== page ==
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This article was published on May 14, 2012

Kaspersky Labs now says quote about it assisting Apple with OS X security was wrong [Updated]

Kaspersky Labs now says quote about it assisting Apple with OS X security was wrong [Updated]
Matthew Panzarino
Story by

Matthew Panzarino

Matthew Panzarino was Managing Editor at TNW. He's no longer with the company, but you can follow him on Twitter. Matthew Panzarino was Managing Editor at TNW. He's no longer with the company, but you can follow him on Twitter.

Updated below.

With the recent spate of Mac malware occurrences, including two variations which leveraged vulnerabilities in Java, it’s become a matter of necessity for Apple to be more proactive about OS X security. The company has decided to do so by enlisting the help of security company Kaspersky Labs, reports Computing.

After the Flashback malware was found to be affecting some 700,000 Macs, and fixes released by Apple have only slowly chipped away at the infections.

Kaspersky CTO Nikolai Grebennikov says that “Mac OS is really vulnerable and Apple recently invited us to improve its security,” adding, “we’ve begun an analysis of its vulnerabilities, and the malware targeting it.”

Grebennikov says that Apple’s lack of ‘seriousness’ when it comes to security opened a way for the flashback vulnerability to spread, by blocking Oracle updates to Java and patching the browser plugin itself. By lagging on fixing a vulnerability, the systems opened themselves to attack.

He also makes an interesting statement about Apple’s mobile OS, saying “”Our experience tells us that in the near future, perhaps in a year or so, we will see the first malware targeting iOS.”

Since iOS is far more heavily protected by sandboxing and application silos than Mac OS X is, any malware affecting it would have to be extremely innovative in its construction.

Apple has said that it is working to attack the botnet that is spreading the infection. It has already released a patch to Java and a standalone removal tool to address the issue.

The fact that the numbers are not dropping as dramatically as it first seemed isn’t anything crazy to worry about, but it does show that Apple still has a lot of work to do to contain Flashback. All of this even as a new threat, in the SabPub backdoor infection, rears its head.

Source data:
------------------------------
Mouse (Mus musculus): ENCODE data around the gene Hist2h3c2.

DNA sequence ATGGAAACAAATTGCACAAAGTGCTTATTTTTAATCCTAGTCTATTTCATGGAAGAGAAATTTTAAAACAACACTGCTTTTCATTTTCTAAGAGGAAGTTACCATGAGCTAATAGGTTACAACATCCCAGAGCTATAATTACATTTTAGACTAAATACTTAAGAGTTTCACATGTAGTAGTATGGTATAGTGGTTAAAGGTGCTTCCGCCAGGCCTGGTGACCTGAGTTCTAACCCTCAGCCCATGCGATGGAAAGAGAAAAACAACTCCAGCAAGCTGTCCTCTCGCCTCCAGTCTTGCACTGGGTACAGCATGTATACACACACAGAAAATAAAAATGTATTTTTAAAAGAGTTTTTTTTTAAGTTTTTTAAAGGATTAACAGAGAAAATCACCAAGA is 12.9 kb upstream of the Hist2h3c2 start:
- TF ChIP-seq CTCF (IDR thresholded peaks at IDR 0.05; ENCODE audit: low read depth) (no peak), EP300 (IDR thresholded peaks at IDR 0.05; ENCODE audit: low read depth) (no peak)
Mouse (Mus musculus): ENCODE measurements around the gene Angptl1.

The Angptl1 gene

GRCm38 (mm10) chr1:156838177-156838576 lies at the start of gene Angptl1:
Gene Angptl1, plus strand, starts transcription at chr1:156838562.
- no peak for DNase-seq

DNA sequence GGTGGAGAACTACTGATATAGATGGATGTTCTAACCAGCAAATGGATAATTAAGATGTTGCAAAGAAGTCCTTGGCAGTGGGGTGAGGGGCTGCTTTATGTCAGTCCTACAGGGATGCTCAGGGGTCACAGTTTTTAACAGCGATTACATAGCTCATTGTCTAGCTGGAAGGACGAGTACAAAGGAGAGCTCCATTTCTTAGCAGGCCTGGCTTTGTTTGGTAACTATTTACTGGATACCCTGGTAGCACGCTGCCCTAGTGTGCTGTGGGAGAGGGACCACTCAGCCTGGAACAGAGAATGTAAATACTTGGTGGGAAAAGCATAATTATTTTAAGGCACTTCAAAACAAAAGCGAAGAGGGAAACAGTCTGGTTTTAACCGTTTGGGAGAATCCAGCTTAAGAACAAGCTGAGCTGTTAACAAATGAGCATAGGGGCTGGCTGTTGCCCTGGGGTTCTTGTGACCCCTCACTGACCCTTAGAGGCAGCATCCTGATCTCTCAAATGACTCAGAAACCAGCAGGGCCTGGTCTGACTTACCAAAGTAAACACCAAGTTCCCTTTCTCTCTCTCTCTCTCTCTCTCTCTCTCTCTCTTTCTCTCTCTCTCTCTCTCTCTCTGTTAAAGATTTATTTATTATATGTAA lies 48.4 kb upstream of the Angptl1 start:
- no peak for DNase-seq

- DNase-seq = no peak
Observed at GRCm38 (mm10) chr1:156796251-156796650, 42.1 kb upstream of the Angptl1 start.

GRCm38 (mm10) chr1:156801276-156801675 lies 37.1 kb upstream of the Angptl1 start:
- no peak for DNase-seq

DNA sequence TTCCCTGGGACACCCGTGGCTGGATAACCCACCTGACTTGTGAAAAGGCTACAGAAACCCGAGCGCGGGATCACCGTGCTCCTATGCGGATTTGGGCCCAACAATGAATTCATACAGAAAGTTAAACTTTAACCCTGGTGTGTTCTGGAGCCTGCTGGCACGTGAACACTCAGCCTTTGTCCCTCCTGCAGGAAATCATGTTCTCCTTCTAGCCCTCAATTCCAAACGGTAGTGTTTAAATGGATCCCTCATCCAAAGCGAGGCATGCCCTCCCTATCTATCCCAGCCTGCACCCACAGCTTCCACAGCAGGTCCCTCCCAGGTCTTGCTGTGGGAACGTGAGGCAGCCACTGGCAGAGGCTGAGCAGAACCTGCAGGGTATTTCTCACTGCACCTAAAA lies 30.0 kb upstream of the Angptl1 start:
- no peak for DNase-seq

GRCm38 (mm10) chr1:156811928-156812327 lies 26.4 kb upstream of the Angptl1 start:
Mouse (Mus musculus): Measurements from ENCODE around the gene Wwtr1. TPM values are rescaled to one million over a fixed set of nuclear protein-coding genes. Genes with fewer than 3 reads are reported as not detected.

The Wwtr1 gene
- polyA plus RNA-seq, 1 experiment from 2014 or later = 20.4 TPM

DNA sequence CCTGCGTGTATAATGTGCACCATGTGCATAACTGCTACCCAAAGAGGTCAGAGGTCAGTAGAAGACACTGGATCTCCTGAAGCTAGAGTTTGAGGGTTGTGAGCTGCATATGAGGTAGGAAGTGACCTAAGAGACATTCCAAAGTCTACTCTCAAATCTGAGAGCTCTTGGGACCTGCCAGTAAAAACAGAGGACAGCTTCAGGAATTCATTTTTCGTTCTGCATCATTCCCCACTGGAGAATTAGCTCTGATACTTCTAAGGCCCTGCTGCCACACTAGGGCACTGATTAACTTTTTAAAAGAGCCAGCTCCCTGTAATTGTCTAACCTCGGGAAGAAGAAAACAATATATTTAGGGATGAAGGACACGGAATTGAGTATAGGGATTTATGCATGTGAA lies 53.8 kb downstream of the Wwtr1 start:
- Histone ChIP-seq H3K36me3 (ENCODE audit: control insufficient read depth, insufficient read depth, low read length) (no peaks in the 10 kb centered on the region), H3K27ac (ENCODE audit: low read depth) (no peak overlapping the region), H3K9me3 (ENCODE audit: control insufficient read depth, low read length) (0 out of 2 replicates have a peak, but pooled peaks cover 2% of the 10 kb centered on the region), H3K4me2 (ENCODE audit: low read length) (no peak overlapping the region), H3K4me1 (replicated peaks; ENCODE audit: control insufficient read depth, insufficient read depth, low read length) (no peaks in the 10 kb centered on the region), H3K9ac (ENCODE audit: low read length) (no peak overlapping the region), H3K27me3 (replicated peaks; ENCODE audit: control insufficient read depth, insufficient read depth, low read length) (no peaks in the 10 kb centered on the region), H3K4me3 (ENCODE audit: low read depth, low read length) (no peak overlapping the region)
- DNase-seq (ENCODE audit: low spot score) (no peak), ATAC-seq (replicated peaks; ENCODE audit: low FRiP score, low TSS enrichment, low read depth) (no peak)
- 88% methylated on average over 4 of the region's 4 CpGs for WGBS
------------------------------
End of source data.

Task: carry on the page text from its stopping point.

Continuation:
In late April, Kaspersky CEO Eugene Kaspersky said that Apple was ‘10 years behind Microsoft in security.’

Hopefully, with the help of Kaspersky, Apple can be more proactive about addressing malware. Perhaps it can even come up with a native anti-malware (and anti-virus) solution that ships with OS X, providing an Apple-supported way to combat malware as Macs get more popular and become larger targets for hackers and exploits.

UpdateJim Dalrymple of The Loop points to a statement given to Engadget by Kaspersky, which says that a quote from the company’s CTO was taken out of context:

The article reports that Kaspersky Lab had “begun the process of analyzing the Mac OS platform at Apple’s request” to identify vulnerabilities. This statement was taken out of context by the magazine – Apple did not invite or solicit Kaspersky Lab’s assistance in analyzing the Mac OS X platform. Kaspersky Lab has contacted to correct its article.

The full quote from Grebennikov was provided as well:

“As Mac OS X market share continues to increase, we expect cyber-criminals to continue to develop new types of malware and attack methods. In order to meet these new threats, Kaspersky Lab has been conducting an in-depth analysis of Mac OS X vulnerabilities and new forms of malware.

This security analysis of Mac OS X was conducted independently of Apple; however, Apple is open to collaborating with us regarding new Mac OS X vulnerabilities and malware that we identify during our analysis. Kaspersky Lab is committed to providing the highest level of security for all of our customers, including Mac OS X, and we will continue to enhance our technologies in order to meet the ever-changing threat landscape. “

So, Kaspersky continues to investigate Mac OS X malware, something that it stands to directly profit from by the way, but it does so on its own initiative, not Apple’s.